The label is a beautiful “batik” motif was conceptualised and created by the very talented Whiskyhobo. For those who are less familiar, batik art is an 800-year-old Indonesian textile technique that uses wax and colourful dyes to create vibrant patterns on a piece of fabric.
Air cabin crew of the Singapore Airlines wear a vibrant batik-inspired uniform (Image Source: Singapore Airlines)
While batiks are sometimes similar in appearance to tie-dying, the batik-ing process is a little more complex, and uses hot wax to shield certain areas from being exposed to a certain coloured dye. Batiks therefore tend to be more detailed, intricate and expensive. They are also often used to express unique elements of history and Indonesian ancestral beliefs.
Artist engaged in batik painting.
Back to the present bottle. Whiskyhobo’s batik motif is a mosaic of national icons and flowers of Singapore and Indonesia. There is the Merlion creature (a lion with the tail of a great fish) often used to represent Singapore, and Singapore’s national flower, the Vanda Miss Joaquim. There’s also a panther-like creature which resembles the Indonesian Barong, and what appears to be Indonesia’s national flower, the giant padma.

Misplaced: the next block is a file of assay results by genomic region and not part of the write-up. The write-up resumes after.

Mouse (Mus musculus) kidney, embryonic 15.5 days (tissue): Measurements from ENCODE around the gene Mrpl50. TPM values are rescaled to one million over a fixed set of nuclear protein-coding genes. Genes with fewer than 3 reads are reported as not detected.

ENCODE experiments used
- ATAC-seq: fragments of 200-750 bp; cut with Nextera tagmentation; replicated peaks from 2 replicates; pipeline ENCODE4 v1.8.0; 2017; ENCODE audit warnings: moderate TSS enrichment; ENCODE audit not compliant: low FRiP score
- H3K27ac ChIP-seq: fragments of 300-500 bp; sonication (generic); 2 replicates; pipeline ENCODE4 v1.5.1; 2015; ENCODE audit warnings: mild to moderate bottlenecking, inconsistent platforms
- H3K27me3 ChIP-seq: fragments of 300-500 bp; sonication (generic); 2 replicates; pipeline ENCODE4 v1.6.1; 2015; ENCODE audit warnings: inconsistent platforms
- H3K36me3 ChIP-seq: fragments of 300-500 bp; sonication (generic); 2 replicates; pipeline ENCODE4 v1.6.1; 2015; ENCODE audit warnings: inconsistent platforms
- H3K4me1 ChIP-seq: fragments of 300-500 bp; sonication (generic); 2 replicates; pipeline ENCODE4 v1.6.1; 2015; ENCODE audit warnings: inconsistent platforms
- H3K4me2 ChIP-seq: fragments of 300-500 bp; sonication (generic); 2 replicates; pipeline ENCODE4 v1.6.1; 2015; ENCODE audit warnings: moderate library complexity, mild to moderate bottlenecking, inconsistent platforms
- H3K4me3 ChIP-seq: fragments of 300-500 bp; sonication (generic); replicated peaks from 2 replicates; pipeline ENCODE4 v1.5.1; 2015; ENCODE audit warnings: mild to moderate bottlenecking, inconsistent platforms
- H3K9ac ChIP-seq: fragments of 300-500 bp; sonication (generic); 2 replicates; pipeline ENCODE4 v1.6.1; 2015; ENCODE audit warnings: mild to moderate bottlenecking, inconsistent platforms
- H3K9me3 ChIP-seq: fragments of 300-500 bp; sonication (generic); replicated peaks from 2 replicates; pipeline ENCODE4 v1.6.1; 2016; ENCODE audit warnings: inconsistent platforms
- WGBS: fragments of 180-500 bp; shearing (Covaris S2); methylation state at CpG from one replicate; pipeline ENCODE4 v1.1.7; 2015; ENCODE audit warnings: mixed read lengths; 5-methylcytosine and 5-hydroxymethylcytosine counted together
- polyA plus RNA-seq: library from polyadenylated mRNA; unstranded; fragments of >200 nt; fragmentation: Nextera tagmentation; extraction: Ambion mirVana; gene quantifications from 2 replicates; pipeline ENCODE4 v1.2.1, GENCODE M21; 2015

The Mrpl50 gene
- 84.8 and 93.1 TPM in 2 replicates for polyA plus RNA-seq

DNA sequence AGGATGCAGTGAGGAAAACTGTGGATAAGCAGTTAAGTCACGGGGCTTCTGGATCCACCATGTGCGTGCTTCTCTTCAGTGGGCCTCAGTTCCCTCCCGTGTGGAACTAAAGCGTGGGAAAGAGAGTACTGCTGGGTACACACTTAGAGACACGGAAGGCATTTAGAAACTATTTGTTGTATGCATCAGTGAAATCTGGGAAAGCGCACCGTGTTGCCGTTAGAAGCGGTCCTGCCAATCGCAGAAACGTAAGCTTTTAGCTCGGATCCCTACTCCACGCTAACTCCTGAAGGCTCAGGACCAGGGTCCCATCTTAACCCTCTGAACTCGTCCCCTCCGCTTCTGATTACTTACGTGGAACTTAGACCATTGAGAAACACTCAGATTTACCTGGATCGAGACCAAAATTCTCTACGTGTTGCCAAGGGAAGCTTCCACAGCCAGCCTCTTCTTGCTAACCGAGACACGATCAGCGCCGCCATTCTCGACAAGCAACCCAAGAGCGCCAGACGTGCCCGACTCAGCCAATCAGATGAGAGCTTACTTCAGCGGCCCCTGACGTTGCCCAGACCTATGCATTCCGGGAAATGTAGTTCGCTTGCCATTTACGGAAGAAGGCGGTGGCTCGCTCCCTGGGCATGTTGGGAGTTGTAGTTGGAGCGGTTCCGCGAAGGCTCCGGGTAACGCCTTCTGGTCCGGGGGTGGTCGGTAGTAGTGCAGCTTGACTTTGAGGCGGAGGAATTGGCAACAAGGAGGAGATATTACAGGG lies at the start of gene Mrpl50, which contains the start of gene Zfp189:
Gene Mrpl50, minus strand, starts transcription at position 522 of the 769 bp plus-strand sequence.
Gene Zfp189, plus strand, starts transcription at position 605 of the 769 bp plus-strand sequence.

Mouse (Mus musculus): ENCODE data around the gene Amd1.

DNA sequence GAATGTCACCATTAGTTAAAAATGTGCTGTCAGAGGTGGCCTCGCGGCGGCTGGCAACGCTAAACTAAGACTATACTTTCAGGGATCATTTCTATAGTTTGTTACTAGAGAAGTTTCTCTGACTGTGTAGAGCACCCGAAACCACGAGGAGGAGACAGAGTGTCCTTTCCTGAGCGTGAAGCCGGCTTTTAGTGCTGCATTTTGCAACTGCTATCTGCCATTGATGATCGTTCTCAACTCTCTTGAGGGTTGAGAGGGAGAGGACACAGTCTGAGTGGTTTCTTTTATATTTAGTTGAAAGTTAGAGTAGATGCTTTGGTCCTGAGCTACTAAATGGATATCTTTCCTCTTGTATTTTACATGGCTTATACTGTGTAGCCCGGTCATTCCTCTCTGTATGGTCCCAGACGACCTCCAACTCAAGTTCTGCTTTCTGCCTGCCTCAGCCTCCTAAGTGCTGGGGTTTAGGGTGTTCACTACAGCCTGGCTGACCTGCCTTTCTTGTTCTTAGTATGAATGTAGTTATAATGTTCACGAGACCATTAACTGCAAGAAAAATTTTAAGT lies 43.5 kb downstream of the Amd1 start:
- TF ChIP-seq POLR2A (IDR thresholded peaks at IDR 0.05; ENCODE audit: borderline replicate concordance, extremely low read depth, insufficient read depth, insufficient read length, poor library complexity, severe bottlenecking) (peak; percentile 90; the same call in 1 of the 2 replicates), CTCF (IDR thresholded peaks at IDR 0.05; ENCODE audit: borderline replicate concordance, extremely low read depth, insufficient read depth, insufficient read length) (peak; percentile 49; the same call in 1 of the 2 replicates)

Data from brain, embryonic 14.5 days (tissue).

This is probably one of my favourite labels on a Thompson Bros bottling! (I am born in Singapore, after all.)
Turning to the liquid inside, a popular whisky database confirms that the undisclosed distillery is in fact a Laphroaig. What do I expect from Laphroaig? The typical Laphroaig today has a full body profile, dominant ashy peat and a sweetness that comes from an ex-bourbon cask maturation. This is a tried-and-true formula for many of the distillery’s modern expressions.
The present bottle appears to follow a similar formula. This was made with peated malt, and matured exclusively in bourbon barrels.
Let’s see how it tastes.
Appearance: Old gold.